The CC has until January 2014 to determine whether any feature of the markets prevents, restricts or distorts competition and thereby gives rise to an adverse effect on competition (AEC). It published a statement of issues in March 2012 setting out its early thinking on how market characteristics may give rise to a possible AEC, which could lead to customers, for example, having to pay higher prices and/or accepting reduced service levels or choice. Customers may suffer harm due to: high barriers to entry − this makes it difficult for new entrants to supply aggregates and/or cement; high concentration − five major players dominate the markets for aggregates, cement and RMX; vertical integration − the main players are active across each of the three markets; and transparent markets − multiple contracts, information exchanges and collaboration across the markets mean that each of the major players has advance notice of commercially sensitive data. In addition, the CC is considering the way in which industry regulation may restrict competition, such as the EU Emissions Trading System, the aggregates levy and the planning regime. In November, the CC published a working paper on market definition as part of its developing thinking, defining each of the markets for aggregates, cement and RMX relatively widely to include the various types of product. At the end of November, the CC published an updated statement of issues (as well as further working papers) which sets out its views on market definition, confirms the theories of harm identified in the original statement (see above), and analyses the potential issues based on the evidence received to date. Whilst the CC has identified possible coordination in some local aggregates markets, the evidence suggests that it is competition in the cement market which may not be working properly. It would appear that this market is structurally susceptible to coordination due to concentration, barriers to entry and higher costs of imports over GB-produced cement, and the behaviour of companies including price announcement letters, crosssales and targeted retaliation.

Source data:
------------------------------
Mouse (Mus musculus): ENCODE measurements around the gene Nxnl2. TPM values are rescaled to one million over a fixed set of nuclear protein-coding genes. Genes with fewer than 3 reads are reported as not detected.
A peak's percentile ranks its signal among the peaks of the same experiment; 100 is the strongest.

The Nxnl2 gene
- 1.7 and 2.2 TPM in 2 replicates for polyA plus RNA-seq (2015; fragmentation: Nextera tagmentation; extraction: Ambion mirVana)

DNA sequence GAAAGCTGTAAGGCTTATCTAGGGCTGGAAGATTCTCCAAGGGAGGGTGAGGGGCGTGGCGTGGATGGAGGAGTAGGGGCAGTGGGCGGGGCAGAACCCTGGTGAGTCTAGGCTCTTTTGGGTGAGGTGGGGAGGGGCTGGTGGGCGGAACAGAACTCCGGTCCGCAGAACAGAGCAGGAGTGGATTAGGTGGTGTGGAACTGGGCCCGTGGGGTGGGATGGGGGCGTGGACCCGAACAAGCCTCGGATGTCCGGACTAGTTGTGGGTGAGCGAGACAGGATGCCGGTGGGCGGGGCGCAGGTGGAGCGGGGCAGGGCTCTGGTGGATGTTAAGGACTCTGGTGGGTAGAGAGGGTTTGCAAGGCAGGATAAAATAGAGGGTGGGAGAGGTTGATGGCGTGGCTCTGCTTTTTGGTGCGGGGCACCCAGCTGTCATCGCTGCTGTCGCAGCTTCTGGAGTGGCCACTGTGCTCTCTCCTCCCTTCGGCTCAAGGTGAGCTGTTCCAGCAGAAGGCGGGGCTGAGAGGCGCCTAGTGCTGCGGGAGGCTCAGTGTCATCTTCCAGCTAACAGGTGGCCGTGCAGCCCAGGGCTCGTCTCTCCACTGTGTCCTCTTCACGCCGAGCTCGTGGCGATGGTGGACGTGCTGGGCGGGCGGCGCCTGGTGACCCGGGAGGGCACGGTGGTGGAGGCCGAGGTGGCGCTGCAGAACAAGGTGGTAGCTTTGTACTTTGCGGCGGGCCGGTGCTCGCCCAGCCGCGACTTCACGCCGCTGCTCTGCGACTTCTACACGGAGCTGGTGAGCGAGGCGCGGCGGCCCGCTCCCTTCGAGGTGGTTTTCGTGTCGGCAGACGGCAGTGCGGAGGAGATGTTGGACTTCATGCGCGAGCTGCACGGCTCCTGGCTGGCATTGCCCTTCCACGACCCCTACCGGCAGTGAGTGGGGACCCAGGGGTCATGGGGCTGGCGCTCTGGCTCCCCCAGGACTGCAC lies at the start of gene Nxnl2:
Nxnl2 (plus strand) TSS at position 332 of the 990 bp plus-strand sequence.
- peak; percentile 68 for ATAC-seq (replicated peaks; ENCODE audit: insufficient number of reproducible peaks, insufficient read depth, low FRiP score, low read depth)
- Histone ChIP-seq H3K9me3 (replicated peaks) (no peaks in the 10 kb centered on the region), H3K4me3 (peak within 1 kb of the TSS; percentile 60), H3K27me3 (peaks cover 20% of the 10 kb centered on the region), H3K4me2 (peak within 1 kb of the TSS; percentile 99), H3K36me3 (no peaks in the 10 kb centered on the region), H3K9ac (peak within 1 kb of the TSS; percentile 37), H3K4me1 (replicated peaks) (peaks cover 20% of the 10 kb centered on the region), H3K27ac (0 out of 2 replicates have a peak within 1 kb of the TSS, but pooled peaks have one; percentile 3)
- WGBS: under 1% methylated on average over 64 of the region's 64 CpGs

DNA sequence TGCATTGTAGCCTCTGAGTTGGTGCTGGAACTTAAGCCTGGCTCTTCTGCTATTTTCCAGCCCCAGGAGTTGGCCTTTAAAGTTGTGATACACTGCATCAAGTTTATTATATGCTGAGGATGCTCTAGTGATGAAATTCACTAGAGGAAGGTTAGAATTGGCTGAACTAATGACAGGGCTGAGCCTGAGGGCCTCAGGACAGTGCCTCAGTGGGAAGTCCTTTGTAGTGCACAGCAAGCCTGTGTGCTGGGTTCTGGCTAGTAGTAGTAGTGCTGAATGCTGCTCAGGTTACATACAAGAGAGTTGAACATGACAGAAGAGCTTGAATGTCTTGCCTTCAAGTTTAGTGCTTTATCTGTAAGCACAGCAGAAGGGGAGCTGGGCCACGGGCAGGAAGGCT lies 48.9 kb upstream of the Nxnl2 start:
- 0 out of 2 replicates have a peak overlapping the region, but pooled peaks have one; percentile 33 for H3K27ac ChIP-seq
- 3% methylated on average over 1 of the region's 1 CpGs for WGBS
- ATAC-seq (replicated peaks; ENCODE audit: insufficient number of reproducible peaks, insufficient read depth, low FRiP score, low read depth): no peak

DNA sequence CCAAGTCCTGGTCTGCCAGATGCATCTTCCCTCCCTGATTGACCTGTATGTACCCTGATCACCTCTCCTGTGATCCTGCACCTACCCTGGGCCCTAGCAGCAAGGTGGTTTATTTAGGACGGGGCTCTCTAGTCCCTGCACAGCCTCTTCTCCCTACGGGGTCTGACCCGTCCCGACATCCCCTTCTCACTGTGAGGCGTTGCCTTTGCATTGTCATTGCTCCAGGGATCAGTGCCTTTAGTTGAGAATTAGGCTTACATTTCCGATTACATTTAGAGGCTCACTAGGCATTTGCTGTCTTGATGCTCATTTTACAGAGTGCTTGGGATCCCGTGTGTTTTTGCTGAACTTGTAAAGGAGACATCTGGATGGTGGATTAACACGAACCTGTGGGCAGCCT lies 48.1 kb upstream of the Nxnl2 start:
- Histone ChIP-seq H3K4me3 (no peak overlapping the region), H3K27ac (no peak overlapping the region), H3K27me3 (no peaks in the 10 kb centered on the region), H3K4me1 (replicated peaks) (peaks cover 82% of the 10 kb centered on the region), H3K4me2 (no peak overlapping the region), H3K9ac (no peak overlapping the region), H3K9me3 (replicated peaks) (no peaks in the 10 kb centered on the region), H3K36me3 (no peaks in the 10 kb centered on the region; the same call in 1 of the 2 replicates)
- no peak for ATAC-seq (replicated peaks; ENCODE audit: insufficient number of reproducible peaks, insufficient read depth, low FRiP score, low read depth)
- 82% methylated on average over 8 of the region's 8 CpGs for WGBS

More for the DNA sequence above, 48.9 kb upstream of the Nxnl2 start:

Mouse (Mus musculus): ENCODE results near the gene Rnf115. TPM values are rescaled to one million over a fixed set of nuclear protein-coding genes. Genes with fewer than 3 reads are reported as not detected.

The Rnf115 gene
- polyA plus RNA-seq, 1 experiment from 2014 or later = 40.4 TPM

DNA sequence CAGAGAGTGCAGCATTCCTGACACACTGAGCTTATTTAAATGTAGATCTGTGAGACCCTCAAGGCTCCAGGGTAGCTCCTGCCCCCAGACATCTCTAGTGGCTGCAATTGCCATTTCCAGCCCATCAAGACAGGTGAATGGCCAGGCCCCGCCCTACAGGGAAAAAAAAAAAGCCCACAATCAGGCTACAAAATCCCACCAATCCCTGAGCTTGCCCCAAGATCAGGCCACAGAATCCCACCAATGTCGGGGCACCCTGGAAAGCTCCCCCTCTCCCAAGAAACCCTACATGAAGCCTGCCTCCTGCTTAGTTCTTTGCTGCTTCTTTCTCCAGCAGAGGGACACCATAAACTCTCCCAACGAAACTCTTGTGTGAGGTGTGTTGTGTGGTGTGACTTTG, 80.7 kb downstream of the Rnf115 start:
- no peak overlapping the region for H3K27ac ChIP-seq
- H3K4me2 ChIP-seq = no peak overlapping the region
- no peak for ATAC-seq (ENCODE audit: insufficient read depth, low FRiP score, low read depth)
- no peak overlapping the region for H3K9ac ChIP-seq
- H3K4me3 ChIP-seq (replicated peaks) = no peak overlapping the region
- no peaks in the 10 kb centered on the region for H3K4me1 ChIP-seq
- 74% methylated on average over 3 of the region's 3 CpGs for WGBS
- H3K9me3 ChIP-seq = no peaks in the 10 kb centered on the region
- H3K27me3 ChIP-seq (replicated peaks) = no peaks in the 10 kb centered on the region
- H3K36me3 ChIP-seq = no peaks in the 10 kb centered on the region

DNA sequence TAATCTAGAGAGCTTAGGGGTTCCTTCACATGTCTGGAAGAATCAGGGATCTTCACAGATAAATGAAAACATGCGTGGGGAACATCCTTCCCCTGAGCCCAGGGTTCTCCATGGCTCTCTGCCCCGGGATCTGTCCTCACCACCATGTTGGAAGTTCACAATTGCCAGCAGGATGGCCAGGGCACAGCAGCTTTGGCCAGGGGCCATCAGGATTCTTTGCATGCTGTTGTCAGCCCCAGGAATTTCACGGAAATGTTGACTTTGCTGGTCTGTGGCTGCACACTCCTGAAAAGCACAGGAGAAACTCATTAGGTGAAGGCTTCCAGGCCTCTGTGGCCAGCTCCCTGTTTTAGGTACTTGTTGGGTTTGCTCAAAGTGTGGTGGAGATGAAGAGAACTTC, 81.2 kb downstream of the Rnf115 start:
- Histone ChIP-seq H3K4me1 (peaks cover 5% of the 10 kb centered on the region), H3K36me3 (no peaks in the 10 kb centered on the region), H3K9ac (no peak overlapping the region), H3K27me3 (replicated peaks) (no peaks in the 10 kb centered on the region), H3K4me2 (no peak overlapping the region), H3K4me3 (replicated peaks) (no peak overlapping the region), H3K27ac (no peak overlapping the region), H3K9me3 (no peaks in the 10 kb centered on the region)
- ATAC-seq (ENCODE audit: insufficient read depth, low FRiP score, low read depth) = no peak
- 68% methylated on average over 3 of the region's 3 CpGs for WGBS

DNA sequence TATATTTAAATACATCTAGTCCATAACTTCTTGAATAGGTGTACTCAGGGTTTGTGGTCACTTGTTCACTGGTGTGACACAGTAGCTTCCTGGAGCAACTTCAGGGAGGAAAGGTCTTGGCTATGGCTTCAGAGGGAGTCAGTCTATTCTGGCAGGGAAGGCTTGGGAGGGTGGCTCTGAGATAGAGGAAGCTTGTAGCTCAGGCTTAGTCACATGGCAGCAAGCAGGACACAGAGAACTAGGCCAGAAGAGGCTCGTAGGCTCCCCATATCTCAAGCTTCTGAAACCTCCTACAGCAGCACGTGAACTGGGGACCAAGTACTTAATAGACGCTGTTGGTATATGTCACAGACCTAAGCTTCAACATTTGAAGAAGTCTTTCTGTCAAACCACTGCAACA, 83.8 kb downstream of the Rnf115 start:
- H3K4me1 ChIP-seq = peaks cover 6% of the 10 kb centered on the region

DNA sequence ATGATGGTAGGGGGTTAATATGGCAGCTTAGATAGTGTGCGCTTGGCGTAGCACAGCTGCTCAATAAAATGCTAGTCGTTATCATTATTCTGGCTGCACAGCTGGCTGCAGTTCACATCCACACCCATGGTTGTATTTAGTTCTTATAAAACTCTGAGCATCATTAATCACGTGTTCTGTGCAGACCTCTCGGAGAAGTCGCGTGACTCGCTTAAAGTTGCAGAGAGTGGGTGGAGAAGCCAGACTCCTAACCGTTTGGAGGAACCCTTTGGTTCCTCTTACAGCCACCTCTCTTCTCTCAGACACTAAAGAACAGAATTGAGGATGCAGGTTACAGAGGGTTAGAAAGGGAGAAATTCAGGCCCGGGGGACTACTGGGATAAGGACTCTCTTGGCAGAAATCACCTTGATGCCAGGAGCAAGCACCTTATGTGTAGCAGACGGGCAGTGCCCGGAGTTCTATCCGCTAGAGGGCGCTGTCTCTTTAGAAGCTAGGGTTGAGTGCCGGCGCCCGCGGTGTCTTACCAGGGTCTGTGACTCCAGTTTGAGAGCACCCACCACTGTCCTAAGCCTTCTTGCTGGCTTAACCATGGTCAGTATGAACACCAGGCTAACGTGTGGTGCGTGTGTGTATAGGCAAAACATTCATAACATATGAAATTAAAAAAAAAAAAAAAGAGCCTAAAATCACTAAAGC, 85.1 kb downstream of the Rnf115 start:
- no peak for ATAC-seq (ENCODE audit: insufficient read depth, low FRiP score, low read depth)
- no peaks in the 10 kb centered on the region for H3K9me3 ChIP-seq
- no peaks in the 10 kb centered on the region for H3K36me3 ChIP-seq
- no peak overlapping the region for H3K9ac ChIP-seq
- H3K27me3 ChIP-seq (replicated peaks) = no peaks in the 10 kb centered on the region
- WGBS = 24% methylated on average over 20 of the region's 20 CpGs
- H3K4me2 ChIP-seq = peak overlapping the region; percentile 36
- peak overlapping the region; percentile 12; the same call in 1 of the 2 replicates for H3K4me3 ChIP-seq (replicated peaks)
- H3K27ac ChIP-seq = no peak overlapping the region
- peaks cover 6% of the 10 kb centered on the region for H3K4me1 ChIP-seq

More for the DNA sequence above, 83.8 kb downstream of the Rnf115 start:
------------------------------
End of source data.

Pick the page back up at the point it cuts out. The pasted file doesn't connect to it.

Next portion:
The CC will conduct further information gathering and meet with the main parties before making public its provisional findings, as well as possible remedies required to address any identified AEC, in March/April 2013.